If a minister intends to persevere and minister well into the future, a commitment to one’s own overall health is a must. Far too many ministers started well and then managed to self-destruct.  When a minister self-destructs, everyone loses.

To keep from self-destructing, one has to be very intentional about one’s spiritual, emotional, relational, mental, and physical health.

The following are four practices which may be helpful and might even be essential for any church leader to stay healthy.

  1.  Take care of your mind.  Too many ministers do not read widely and consequently get stuck in a mental rut. Some read only the latest books from well-known preachers.   In a culture that continues to rapidly change, coupled with the complexities of life, it is important that ministers read widely.

For many years I have read widely. This started years ago when I would spend one afternoon every two weeks in the local university library.  There, I would survey national news magazines along with material that provided commentary from various perspectives.  I skimmed the New York Times (Sunday Edition) regularly along with the Wall Street Journal.  I also read book reviews and journal articles.

I continue to survey news sources, magazines, and journals.  Of course, now this is so much easier!  Online access allows you and I to do this kind of reading in the privacy of our homes.  This particular discipline has helped me stay abreast and has greatly helped my thinking.

  1.  Take care of your soul.  Ministry is a calling born out of one’s experience with Christ.  Yet one must be intentional about cultivating a heart that is available for what God wishes to do in that person’s life.  The soul is much like a plot of ground in which one might plant a garden.  This section of land must be prepared and cultivated if one hopes to see a crop eventually.  Likewise, the soul must be cultivated and cared for, if one wishes to live out of the soul.

Most mornings, I begin the day reading my Bible, praying, and writing in my journal.  These disciplines and others have been important for cultivating my heart.  Prayer books, biographies, and classical devotional literature have all been helpful to me.  While I vary my practices in the mornings, what has not varied is my desperate need to come before God every day.  Far too many ministers place a premium on activity that is seen instead of investing in soul care that may not be seen but is vital to spiritual health.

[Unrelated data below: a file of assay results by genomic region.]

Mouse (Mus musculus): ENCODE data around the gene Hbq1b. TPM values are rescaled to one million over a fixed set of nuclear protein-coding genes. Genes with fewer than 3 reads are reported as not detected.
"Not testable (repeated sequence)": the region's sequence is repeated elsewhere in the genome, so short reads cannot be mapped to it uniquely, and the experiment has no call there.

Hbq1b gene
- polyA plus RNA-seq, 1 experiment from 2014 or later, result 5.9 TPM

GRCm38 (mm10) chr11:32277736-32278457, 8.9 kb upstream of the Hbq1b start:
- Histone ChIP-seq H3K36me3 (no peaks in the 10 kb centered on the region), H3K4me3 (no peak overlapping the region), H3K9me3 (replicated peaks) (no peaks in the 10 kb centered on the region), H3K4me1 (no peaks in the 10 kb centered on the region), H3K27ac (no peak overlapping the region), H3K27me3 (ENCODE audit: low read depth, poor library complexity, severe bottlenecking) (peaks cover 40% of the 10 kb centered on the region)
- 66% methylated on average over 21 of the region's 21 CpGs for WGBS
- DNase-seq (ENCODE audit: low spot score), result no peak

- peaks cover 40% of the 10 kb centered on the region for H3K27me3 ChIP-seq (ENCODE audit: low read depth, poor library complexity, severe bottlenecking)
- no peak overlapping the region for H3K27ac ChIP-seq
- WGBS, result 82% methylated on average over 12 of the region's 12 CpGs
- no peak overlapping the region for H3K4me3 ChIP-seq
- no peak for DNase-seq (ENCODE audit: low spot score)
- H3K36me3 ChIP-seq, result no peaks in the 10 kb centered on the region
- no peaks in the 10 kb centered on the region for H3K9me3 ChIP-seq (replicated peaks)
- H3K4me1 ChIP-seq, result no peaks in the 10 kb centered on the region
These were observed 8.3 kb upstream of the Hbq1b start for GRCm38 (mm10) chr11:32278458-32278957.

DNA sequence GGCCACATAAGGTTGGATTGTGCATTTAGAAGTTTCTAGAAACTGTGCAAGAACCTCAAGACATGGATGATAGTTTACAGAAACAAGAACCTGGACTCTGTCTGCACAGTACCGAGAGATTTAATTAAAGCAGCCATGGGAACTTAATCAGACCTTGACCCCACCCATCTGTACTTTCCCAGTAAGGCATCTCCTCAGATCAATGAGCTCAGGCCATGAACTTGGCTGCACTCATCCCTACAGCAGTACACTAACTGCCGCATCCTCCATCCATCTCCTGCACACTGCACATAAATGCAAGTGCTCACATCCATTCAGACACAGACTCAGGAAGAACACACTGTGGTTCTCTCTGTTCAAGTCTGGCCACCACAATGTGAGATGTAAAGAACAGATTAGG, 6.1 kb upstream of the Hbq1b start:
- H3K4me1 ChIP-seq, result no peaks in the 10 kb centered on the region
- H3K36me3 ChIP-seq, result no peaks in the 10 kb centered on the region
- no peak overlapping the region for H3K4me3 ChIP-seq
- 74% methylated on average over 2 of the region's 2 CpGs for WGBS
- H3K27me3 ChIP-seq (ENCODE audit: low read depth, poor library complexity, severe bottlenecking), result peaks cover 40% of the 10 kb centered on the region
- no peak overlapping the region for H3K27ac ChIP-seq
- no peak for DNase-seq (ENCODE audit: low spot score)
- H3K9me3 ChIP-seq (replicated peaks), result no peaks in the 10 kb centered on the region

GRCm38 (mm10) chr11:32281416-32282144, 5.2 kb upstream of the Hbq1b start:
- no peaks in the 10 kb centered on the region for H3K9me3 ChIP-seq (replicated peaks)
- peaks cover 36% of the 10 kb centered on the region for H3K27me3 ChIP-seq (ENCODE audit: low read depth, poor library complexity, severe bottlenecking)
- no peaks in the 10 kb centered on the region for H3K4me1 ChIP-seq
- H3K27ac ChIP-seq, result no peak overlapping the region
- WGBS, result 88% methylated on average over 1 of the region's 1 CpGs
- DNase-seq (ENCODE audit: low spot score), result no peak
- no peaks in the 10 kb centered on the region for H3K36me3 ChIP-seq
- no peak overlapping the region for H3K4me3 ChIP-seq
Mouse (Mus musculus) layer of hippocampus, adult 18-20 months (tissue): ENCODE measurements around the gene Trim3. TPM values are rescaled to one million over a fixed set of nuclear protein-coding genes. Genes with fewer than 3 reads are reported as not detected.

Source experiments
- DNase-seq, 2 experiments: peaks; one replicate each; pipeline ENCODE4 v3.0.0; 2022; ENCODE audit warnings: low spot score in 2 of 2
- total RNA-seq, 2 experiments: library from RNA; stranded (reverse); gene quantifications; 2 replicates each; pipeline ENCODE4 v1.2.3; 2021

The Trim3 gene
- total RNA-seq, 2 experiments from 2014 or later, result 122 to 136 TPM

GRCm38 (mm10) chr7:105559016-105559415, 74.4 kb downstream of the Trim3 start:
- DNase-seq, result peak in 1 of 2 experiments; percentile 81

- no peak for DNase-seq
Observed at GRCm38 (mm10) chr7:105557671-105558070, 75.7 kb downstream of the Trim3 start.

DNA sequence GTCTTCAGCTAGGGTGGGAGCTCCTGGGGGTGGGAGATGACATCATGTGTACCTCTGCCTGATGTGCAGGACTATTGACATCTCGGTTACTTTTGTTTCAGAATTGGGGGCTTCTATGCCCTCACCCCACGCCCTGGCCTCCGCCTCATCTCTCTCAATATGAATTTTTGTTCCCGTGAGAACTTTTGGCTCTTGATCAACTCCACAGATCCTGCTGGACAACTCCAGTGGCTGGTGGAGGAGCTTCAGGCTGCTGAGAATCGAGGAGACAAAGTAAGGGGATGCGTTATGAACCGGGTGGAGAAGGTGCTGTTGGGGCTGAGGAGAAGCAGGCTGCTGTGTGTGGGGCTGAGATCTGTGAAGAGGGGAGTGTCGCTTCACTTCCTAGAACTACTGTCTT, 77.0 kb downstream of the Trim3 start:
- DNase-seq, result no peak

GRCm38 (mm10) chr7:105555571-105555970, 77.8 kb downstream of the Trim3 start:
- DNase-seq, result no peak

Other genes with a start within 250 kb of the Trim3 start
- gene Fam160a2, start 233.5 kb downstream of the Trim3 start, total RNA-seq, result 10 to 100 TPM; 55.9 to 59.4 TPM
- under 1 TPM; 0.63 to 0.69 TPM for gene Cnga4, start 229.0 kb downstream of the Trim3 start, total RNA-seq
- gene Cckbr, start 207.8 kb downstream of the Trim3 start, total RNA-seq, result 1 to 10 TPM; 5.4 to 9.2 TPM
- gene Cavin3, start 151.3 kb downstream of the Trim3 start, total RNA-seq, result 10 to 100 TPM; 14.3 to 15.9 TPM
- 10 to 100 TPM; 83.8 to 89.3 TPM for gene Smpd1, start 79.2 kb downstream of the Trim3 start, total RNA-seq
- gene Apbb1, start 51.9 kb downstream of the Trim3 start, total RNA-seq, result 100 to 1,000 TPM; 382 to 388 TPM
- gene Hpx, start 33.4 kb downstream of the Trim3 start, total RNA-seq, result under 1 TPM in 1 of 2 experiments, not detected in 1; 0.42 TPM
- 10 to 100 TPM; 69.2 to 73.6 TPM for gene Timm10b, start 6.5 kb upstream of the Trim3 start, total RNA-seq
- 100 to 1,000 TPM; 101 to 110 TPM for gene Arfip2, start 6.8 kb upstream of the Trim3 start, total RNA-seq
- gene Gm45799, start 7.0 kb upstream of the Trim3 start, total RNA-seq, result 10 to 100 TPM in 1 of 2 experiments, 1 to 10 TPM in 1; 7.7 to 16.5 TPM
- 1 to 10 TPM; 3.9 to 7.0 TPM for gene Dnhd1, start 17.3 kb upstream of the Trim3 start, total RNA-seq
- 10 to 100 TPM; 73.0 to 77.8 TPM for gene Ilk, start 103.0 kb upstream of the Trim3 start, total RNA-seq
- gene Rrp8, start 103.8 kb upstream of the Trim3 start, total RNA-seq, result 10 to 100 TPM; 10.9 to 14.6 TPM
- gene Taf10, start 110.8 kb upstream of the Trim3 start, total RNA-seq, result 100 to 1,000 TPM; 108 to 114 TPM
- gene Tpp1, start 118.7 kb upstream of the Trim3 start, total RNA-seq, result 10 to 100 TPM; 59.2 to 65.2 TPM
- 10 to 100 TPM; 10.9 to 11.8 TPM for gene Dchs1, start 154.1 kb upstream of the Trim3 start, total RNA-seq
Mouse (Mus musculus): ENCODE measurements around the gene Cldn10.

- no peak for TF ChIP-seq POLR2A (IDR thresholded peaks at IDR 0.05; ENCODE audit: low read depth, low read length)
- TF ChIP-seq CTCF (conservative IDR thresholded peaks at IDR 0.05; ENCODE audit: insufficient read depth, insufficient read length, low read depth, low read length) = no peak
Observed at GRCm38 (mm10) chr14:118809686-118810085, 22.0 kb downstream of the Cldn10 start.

1.  Take care of your emotions.  Many ministers have neglected this!  Perhaps a person has never dealt with the pain and hurt in his or her life.  Meanwhile, others are confused by this minister’s anger and occasional depression that seems to be just under the surface. These negative emotions may eventually spill over into the church, as well as into the family and friendships.

Frankly, having a few healthy friendships can help a person with emotional care.  Yet, many ministers speak of the loneliness and lack of intimacy that characterizes their lives.  Unfortunately, when a person lacks appropriate intimate relationships, that person may seek intimacy in inappropriate ways such as pornography, emotional affairs, or even sexual affairs.

How do such authentic relationships happen?  Generally speaking, one has to take the initiative instead of passively waiting for a friendship to form.  Some of the most unlikely people may turn out to become wonderful friends.  In my experience, these friends have included people both inside and outside the congregation.

  1. Take care of your body.  Some ministers practice the spiritual disciplines and nurture their intellectual life but then completely neglect their physical health.  When I was a young minister, several older ministers warned me about this. One person told me that as a young man, he didn’t exercise, rested very little, and neglected his body.  As a result, he faced serious health issues some years later.  Sleep, nutrition, and physical exercise are very important, particularly for a lifestyle that is often stressful.  This is more than a health issue.  It is part of being a good steward of the body God has given us.

Taking a day off is very important.  Play, relaxation, and living a balanced life are essential to living as a healthy, whole person.  Such self-care is not a luxury but a God-honoring investment in long-term ministry.

Serving as a minister in a congregation is often rigorous and demanding.  There are seasons when ministry may seem to eave one feeling empty and depleted.  For a minister to be able to serve well into future years, certain habits and practices need to be taken seriously.  These practices will enable one to practice healthy ministry and finish well.

(Jim Martin, Memphis, Tn. – July 1, 2016)